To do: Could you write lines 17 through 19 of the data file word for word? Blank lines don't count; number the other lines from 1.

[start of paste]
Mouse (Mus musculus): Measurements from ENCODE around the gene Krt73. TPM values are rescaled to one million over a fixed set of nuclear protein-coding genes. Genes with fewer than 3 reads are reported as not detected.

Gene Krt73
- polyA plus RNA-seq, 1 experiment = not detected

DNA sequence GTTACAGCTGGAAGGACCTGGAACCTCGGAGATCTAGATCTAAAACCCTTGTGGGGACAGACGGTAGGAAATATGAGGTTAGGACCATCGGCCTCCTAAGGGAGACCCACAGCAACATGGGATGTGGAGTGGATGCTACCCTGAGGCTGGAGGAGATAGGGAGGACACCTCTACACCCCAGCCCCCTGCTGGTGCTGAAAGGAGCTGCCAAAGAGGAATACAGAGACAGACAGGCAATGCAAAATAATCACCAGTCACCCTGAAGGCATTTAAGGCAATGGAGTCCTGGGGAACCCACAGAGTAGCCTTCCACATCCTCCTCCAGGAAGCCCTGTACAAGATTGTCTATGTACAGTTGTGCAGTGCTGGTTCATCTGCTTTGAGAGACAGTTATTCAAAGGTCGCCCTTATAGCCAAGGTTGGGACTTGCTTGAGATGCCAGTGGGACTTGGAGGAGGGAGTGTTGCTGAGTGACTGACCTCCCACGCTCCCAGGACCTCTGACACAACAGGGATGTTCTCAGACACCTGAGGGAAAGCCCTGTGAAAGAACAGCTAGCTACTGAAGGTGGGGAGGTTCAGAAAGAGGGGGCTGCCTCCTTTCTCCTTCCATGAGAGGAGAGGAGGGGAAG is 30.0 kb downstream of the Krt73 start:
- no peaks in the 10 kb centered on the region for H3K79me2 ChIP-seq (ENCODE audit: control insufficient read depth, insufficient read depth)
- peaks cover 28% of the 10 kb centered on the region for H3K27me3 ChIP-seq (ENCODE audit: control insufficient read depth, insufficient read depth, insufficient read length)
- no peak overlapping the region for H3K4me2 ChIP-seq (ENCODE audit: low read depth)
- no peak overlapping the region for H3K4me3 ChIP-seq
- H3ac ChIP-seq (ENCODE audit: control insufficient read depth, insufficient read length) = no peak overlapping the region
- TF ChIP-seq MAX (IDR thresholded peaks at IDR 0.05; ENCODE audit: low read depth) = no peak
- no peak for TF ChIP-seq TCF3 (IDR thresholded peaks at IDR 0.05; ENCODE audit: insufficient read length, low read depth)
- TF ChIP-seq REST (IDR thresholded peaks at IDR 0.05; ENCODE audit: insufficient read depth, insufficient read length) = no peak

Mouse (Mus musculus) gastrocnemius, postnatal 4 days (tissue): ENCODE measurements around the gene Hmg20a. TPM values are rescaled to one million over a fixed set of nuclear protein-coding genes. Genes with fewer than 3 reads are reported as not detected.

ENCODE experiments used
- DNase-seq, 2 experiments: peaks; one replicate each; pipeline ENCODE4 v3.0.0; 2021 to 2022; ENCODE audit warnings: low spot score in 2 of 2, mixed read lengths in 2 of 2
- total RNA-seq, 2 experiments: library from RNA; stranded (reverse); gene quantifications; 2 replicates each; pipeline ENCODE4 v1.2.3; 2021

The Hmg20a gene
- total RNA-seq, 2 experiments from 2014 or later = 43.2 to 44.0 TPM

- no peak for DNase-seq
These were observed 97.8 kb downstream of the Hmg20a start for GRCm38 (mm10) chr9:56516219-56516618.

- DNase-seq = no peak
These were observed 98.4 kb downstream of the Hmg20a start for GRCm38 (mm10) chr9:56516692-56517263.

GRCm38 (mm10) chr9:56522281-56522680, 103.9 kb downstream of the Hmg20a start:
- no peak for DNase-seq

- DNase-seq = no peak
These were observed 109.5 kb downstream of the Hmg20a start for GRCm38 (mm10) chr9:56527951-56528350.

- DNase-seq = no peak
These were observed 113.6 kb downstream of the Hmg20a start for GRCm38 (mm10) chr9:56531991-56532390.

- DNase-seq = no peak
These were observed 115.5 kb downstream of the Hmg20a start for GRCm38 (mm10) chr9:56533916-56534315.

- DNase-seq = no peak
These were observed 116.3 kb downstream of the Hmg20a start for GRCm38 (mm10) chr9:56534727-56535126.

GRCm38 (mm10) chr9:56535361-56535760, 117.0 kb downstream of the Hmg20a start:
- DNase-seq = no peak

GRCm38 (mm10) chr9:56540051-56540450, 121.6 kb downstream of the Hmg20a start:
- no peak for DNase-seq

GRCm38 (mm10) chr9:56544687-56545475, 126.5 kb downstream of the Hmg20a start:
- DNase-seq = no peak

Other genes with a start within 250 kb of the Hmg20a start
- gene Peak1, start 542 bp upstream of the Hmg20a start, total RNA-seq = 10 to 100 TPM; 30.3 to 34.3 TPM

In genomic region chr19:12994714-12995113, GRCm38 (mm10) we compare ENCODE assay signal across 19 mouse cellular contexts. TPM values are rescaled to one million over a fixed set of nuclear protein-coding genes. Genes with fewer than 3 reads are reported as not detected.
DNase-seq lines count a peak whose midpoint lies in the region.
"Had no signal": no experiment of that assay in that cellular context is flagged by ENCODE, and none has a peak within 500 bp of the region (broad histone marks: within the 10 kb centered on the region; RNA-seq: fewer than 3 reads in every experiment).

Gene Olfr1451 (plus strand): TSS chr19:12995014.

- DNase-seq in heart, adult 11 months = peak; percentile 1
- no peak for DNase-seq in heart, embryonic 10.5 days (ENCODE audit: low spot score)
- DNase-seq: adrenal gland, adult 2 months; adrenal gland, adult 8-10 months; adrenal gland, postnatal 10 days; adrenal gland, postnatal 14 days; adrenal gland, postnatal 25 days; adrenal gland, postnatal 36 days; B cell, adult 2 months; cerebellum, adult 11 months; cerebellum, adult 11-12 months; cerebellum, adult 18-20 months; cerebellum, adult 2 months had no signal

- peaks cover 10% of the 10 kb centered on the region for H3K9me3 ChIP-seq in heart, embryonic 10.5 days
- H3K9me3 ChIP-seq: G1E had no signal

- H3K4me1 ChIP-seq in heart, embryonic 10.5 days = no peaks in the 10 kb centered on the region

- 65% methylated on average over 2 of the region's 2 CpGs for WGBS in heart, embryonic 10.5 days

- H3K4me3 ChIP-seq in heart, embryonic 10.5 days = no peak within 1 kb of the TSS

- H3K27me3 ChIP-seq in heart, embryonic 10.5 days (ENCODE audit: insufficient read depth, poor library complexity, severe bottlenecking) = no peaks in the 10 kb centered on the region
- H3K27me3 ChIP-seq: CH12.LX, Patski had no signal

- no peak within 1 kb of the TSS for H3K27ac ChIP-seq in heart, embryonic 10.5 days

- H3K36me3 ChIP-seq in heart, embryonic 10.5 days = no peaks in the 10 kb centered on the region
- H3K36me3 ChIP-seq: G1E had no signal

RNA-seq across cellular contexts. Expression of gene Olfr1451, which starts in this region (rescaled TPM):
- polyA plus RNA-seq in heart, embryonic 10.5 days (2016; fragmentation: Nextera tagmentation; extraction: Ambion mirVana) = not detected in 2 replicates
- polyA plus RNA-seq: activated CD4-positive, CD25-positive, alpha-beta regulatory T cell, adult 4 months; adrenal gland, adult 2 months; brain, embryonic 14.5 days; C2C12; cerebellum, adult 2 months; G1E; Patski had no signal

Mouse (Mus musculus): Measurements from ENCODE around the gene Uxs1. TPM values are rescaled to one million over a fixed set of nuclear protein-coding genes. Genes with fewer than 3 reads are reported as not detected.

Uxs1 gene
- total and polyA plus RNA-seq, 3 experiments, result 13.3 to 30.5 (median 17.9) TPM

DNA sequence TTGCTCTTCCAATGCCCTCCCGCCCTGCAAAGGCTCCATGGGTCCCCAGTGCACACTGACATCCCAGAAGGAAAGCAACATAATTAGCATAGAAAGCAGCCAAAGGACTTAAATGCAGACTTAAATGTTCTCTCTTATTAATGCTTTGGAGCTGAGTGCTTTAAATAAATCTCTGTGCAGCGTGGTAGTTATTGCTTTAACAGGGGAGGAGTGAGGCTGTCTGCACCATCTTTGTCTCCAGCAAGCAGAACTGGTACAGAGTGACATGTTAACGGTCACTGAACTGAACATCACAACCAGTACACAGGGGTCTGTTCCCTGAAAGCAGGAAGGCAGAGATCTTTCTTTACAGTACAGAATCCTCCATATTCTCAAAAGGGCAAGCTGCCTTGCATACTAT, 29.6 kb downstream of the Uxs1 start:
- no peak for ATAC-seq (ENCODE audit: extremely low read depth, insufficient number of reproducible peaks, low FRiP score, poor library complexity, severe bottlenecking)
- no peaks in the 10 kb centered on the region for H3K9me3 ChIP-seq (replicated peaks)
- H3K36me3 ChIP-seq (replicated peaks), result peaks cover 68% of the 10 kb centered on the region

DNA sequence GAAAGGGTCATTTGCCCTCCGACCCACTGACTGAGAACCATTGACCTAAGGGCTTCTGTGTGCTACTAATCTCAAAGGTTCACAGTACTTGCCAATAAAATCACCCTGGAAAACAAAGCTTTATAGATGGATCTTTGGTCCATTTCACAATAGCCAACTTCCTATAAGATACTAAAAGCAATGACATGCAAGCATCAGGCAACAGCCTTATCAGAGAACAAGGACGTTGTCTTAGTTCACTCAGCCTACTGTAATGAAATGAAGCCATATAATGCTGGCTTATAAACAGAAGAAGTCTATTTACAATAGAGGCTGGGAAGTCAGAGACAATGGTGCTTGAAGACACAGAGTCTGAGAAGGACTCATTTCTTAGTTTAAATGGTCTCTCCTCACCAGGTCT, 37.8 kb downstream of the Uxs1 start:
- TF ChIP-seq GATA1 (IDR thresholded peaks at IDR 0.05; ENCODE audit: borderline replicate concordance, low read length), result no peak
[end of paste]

The Hmg20a gene
- total RNA-seq, 2 experiments from 2014 or later = 43.2 to 44.0 TPM

- no peak for DNase-seq